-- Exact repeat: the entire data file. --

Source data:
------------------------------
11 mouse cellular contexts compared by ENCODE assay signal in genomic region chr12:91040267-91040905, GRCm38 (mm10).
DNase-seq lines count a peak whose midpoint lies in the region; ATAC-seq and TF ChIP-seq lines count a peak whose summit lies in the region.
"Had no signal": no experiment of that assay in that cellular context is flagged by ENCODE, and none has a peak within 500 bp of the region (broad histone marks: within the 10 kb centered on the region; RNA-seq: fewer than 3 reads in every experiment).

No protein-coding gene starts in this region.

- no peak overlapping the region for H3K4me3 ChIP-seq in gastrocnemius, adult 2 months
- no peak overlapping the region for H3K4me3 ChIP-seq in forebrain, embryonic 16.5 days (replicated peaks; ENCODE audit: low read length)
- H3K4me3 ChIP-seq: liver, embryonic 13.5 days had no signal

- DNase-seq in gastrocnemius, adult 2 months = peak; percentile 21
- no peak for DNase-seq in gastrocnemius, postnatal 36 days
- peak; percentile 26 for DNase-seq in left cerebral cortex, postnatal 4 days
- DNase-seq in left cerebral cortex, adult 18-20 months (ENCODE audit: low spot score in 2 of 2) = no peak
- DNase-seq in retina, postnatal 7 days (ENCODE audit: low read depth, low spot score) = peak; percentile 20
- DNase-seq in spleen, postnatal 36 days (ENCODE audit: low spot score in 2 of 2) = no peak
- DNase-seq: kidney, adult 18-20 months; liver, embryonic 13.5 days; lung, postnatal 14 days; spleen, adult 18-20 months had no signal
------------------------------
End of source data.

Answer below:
11 mouse cellular contexts compared by ENCODE assay signal in genomic region chr12:91040267-91040905, GRCm38 (mm10).
DNase-seq lines count a peak whose midpoint lies in the region; ATAC-seq and TF ChIP-seq lines count a peak whose summit lies in the region.
"Had no signal": no experiment of that assay in that cellular context is flagged by ENCODE, and none has a peak within 500 bp of the region (broad histone marks: within the 10 kb centered on the region; RNA-seq: fewer than 3 reads in every experiment).

No protein-coding gene starts in this region.

- no peak overlapping the region for H3K4me3 ChIP-seq in gastrocnemius, adult 2 months
- no peak overlapping the region for H3K4me3 ChIP-seq in forebrain, embryonic 16.5 days (replicated peaks; ENCODE audit: low read length)
- H3K4me3 ChIP-seq: liver, embryonic 13.5 days had no signal

- DNase-seq in gastrocnemius, adult 2 months = peak; percentile 21
- no peak for DNase-seq in gastrocnemius, postnatal 36 days
- peak; percentile 26 for DNase-seq in left cerebral cortex, postnatal 4 days
- DNase-seq in left cerebral cortex, adult 18-20 months (ENCODE audit: low spot score in 2 of 2) = no peak
- DNase-seq in retina, postnatal 7 days (ENCODE audit: low read depth, low spot score) = peak; percentile 20
- DNase-seq in spleen, postnatal 36 days (ENCODE audit: low spot score in 2 of 2) = no peak
- DNase-seq: kidney, adult 18-20 months; liver, embryonic 13.5 days; lung, postnatal 14 days; spleen, adult 18-20 months had no signal